"If they follow you, they look up to you, and they know they know that I've obviously faced some adverse situations. If I'm positive, then they can be positive about their situations," Galette said. "You're touching however many thousand people that I have that's following me. I get that all the time. You're my role model, you motivate me, and it helps me out."

While Twitter can serve as an idyllic form of charitable giving and hospitality (to people's emotional state, at least), it also serves vanity, which for athletes can be a necessary tool in their mental belt.

Many times, a player's tweets read like a personal diary filled with passive-aggressive attacks on unknowing friends, hoping to spread some larger message and release some pent up frustration. Popular posting choices also include photos of themselves working out on the field, or, a personal favorite, big cats – lions, tigers, panthers – or even wolves as an Instagram post. The captions are short and usually anthropomorphically apt. "Hungry." "Rare." "Savage."

For wide receiver Colt McCoy, the tweets he composes are a window into his personal life and how he's wrestling with the circumstances that consume a young NFL player fighting for a roster spot.

"Most of the time it's either personally, I'm going through something or went through something and I'm thinking to myself," Ross said. "Instead of being mad and being angry, I just post something that I feel. So most of the time it's how I'm feeling or sometimes it can be…something I saw on the internet or something I saw with my friends going through it, and I would just post it, so he can see it. Instead of going directly to him, I can post it because I know people look at my Twitter so they can see it and understand. But sometimes people don't understand where I'm coming from."

That's a roundabout way of explaining that, yes, the personal feelings that jump to Twitter and elsewhere can have implications and consequences elsewhere.

"I had a lot of people that screenshotted me and texted me like, 'Oh so who you talking about now?' and I was just like, 'I'm just talking about people in general, if you think I'm talking about you it's because you feel some type of way, you must have done something, you must have came at me,'" Ross said.

"Sometimes it's good to go directly to the person,  sometimes it's not, you know what I'm saying?"

Ross shares the same mindset as Ihenacho when it comes to posting now. He often fed off the negative comments and tweets he received, but he's trying to stay positive in 2016. He'll throw up some Drake lyrics if he likes, or tweet something such as "Focus!" just to have it in writing, performing some kind of therapy for the rest of his day on the field.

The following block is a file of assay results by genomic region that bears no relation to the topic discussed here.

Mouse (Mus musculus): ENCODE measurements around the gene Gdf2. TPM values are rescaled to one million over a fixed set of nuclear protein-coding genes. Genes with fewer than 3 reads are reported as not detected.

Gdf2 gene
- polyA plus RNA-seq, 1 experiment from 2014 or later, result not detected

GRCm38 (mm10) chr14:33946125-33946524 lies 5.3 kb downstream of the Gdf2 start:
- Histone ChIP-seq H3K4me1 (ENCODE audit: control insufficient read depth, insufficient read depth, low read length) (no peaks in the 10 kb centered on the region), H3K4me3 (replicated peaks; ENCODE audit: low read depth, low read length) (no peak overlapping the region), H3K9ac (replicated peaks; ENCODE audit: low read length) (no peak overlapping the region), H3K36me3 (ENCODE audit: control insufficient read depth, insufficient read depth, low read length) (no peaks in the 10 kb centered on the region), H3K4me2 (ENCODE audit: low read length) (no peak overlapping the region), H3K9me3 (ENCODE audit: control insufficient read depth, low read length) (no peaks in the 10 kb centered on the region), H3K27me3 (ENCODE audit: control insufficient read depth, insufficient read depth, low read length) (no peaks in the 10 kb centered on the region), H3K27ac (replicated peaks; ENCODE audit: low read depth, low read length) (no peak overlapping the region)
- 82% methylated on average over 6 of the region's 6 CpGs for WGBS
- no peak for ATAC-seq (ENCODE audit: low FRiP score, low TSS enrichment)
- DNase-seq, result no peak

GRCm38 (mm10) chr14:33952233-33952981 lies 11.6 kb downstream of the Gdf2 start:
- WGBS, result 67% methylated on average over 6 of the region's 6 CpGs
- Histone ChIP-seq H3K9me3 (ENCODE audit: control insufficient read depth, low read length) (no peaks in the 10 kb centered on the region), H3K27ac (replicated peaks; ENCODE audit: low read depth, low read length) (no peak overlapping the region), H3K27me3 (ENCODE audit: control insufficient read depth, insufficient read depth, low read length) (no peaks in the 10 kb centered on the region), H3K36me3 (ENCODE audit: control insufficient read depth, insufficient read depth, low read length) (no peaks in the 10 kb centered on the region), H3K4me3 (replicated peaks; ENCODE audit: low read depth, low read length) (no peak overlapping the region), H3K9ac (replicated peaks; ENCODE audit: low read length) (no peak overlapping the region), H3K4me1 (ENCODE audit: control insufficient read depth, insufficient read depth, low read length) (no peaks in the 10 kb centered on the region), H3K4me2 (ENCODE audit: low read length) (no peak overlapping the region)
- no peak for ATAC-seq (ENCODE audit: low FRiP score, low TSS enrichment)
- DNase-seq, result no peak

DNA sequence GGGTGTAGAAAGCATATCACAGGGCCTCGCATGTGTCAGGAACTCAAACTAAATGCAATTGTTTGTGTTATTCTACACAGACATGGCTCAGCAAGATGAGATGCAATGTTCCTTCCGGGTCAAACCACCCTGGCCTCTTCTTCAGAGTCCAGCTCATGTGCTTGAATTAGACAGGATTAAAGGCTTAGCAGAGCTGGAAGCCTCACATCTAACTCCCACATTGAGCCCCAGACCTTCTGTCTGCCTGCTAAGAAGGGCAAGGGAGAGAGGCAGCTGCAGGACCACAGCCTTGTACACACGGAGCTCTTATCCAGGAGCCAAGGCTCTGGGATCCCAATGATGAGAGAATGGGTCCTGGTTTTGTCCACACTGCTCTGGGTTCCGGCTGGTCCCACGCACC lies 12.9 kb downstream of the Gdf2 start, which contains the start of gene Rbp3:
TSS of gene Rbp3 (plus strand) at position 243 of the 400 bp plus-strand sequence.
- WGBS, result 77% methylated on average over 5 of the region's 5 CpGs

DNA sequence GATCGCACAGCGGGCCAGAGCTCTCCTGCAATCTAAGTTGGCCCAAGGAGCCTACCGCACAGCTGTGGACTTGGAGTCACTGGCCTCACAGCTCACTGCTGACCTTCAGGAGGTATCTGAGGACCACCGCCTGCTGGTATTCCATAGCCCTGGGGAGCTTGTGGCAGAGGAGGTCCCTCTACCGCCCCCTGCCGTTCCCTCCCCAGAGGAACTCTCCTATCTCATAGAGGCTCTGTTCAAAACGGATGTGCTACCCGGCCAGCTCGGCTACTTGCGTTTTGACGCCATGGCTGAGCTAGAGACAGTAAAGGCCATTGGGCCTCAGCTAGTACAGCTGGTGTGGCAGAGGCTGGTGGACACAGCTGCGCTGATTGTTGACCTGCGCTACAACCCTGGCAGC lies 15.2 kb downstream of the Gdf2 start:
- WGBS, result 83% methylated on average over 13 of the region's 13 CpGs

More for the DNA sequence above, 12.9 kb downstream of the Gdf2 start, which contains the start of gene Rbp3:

Athletes,of course, use Twitter for all kinds of purposes -- from brand awareness to meme sharing -- but it takes a special kind of person to compartmentalize all the ways they use the medium.

"I think it's just a way to engage with people and we get a lot of down time, so obviously it's kind of natural to just pick up your phone," Ihenacho said. "Social media can be entertainment sometimes, social media can be a way to meet people, too, whatever. But I definitely use it as a forum to reach out to people."

It's can be a dangerous proposition, letting strangers use their virtual worlds to potentially destruct real ones. But filling the "down time" means becoming creative. Rookie Su'a Cravens polled Redskins fans about what number he should wear on the field this year, while Galette found satisfaction showing off his explosiveness with a short training room video.

The replies and retweets are reminders that fans care about this team and its players for the entire calendar year. For the social media conscious, any extra way to stay engaged and motivated – and find people who respond to that motivation – can carry an athlete a long way through a career, and far past it.

"As long as my energy is good, as long as I wake up positive every day and I wake up optimistic about life and about what I do, then it doesn't matter what I do in life, I'm going to be happy and other people around me are going to be happy," Ihenacho said. "I just want to spread that."